I am autistic. Autism awareness can go to hell. Unless…

2 April is World Autism Awareness day. This post is my Autism Awareness contribution.


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A recent South African movie, Raaiselkind (Puzzle child), was about parents who struggled a lot with their autistic son. The producers said they wanted to help with autism awareness. A good thing, you think?

Well, some autistic South Africans gave them advice about changes they could make to represent autism better. They could, for example, mention that not all autistic people are like the child in the story. And that there are some actually autistic people who can shed light on why autistic children behave the way they do. Autistics with a capacity to explain could make a so-called “puzzle child” less of a puzzle.

The movie makers could do something like to add a few seconds before the story which said:

This movie features a child who is [description of child]. Not everyone on the autism spectrum is like that. This movie features a desperate parent. Autistic adults suggest that parents find advice on how to treat their children here…”

Instead of following advice, the movie makers simply stopped mentioning awareness. Now, their press releases said it is “just a story.” I would argue that they did spread awareness, and I wish they did not. For example, I was recently in a bus on the way to a Passion Play in another city. Two seats from me was an older woman who knows me and know I have Aspergers, and that this is a form of autism. She was telling the woman in the seat behind her about Raaiselkind, while I was sitting close enough to hear. “… Autism is really, really terrible… Autistic people cannot communicate…”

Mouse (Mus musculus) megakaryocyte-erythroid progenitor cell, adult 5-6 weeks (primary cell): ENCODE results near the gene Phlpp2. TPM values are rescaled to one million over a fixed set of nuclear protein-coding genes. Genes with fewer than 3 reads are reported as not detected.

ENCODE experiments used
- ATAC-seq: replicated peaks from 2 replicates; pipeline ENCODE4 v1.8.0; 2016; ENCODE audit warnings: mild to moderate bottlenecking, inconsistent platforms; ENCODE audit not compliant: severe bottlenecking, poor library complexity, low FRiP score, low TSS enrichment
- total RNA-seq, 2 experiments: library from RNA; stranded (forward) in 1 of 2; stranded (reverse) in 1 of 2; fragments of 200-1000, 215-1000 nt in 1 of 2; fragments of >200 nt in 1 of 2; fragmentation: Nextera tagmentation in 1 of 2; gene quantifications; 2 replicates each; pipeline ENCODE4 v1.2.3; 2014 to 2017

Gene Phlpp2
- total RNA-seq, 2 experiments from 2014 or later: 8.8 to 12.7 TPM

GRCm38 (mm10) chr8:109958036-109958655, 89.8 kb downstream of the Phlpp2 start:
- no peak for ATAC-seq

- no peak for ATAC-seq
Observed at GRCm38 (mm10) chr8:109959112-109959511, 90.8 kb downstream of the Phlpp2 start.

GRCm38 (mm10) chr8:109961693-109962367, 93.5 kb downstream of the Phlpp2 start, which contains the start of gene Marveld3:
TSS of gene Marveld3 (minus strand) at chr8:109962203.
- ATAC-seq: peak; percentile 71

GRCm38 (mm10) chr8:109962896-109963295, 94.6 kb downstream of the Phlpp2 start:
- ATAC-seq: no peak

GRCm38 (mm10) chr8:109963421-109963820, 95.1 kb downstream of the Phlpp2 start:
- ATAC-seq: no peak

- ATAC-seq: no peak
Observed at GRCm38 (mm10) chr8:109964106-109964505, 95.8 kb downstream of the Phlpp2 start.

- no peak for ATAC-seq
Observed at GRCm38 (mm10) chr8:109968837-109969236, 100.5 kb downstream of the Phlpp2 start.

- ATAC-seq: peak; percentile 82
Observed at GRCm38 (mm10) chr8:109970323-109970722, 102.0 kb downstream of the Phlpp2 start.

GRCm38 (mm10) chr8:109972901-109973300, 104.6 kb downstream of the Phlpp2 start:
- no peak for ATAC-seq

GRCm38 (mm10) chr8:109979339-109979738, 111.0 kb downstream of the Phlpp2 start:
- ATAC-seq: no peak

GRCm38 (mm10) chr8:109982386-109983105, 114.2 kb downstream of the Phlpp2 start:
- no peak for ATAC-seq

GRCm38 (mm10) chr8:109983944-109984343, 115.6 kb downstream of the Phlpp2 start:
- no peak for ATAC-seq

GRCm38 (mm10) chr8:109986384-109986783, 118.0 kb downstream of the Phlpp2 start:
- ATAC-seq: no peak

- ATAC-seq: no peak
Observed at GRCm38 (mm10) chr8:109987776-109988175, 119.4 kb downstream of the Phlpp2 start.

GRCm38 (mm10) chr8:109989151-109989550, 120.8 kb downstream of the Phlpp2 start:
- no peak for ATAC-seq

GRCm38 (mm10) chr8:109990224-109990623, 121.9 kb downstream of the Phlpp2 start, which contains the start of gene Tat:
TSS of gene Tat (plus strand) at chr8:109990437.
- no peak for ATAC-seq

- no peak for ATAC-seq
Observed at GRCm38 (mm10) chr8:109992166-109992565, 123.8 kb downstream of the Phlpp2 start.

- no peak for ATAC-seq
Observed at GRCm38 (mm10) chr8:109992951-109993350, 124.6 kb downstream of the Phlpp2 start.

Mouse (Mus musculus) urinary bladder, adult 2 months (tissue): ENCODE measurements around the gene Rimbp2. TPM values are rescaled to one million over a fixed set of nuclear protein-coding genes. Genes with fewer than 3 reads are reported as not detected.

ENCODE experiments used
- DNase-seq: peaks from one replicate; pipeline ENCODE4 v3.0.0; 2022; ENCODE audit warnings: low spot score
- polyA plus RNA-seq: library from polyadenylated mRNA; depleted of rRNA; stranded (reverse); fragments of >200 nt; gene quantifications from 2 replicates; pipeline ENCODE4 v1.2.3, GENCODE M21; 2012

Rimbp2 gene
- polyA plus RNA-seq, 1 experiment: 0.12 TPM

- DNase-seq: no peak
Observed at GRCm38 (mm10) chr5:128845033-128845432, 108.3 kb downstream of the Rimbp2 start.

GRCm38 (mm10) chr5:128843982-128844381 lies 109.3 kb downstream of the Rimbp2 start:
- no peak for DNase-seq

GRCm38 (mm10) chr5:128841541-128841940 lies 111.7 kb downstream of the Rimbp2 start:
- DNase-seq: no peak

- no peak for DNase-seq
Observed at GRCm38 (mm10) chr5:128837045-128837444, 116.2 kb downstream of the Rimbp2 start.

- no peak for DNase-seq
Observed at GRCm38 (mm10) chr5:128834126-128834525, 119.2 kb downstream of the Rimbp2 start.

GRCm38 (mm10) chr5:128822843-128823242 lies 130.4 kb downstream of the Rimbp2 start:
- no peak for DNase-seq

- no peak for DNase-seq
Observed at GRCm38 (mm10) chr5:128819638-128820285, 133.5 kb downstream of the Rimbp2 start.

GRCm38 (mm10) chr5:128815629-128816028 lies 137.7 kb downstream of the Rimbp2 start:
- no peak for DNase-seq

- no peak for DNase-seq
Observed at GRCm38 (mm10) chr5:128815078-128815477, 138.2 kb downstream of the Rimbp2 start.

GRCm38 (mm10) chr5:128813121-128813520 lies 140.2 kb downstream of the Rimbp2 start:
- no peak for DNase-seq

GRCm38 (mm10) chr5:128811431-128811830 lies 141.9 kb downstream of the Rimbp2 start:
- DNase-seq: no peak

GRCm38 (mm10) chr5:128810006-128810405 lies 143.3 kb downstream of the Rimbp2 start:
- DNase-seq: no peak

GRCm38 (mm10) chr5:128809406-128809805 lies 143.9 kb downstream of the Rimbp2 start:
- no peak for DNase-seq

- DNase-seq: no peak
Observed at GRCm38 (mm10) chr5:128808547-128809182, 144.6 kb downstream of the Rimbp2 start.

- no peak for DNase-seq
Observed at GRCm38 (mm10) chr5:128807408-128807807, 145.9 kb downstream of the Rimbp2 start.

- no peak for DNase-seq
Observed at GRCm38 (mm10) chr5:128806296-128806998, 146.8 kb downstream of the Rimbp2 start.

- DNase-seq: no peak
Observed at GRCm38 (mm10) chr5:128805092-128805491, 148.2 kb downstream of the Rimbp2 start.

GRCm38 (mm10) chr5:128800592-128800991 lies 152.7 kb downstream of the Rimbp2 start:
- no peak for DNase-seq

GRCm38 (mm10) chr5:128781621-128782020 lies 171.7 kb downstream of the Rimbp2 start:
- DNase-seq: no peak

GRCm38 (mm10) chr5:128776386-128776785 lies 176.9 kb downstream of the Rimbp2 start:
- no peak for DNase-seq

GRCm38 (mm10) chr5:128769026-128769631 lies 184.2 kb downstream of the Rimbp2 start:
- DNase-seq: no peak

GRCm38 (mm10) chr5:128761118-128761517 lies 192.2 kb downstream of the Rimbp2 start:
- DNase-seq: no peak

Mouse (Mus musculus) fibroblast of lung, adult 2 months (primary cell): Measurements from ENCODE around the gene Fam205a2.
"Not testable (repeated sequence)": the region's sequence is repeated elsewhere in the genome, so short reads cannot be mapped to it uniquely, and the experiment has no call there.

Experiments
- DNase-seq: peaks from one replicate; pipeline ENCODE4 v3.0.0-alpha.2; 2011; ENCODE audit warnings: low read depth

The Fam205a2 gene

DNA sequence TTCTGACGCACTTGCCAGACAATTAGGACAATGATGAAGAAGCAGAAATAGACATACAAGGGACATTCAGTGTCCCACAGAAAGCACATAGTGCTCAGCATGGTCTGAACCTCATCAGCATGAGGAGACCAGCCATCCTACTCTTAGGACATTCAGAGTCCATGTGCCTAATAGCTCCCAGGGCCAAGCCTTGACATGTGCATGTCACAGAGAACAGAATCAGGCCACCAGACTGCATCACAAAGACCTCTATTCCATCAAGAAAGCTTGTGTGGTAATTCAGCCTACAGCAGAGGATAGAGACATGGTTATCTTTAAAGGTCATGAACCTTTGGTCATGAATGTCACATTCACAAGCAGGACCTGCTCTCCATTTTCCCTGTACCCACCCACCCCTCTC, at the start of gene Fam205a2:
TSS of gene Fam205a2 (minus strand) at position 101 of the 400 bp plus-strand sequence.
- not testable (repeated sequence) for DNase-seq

Hello? I am here. My life may not be unadulterated bliss, but autism does not make it really terrible either. And I do communicate. But because I do not have it in my power to make a visual story called a film, the message I communicate is forgotten the moment someone else does.

And this is the problem with autism awareness. The basic message of autism awareness is that we are a puzzle (some autism organizations even use a puzzle piece as their logo), and it is terrible to try and communicate with us. It is even more horrible to parent us or to otherwise try to love us. The messages contribute to autistic people being rejected, not getting work, etc.

A church once elected to remove me from teaching Sunday School, a task I did with love, prayer and skill for over two decades. Why? “You didn’t do anything wrong… It is because of your Aspergers…” In other words, an unchangeable part of who I am caused me to lose the most meaningful task in my life, and the children to miss out on what I could teach. Who or what is to blame for that? I forgave the people involved, but I still blame autism awareness. The things they thought they knew about autism caused, when conflict arose between teachers, that they saw me and my neurology as the problem.

If you want to spread awareness, spread an awareness that we, as humans, matter. Spread awareness of the contributions we can make, of our feelings and frustrations and joys. Spread a message of love, what we need from neurotypicals, and how to show acceptance for autistics. Spread a message that parents of autistic children may find help, or at least insight, by listening to what autistic adults have to say. Recommend the writings of autistic bloggers and authors.

About Retha Faurie

Attempting to question everything, reject the bad and hold fast to the good.
This entry was posted in Autism. Bookmark the permalink.

1 Response to I am autistic. Autism awareness can go to hell. Unless…

  1. Schalk van Zyl says:

    I absolutely and fully agree with you. Movies like Raaiselkind are good in promoting autism awareness, but they cannot portray a full picture of what autism really entails by focussing only on one person.
    We fell in that same trap ourselves when our son was diagnosed with autism. We had “Rainman” in mind and our son was not like Rainman. Only when we started reading up about autism did we slowly but surely get a better understanding about autism.
    I personally do not like to refer to persons on the spectrum as “autists” or “aspies” as this puts them in a specific box and, in my mind, limits their potential. I see them first as persons, then (if at all) as being autistic. My son is above all my son, then he is autistic. We need to accept each person for who they are before looking at the challenges they face on a daily basis.

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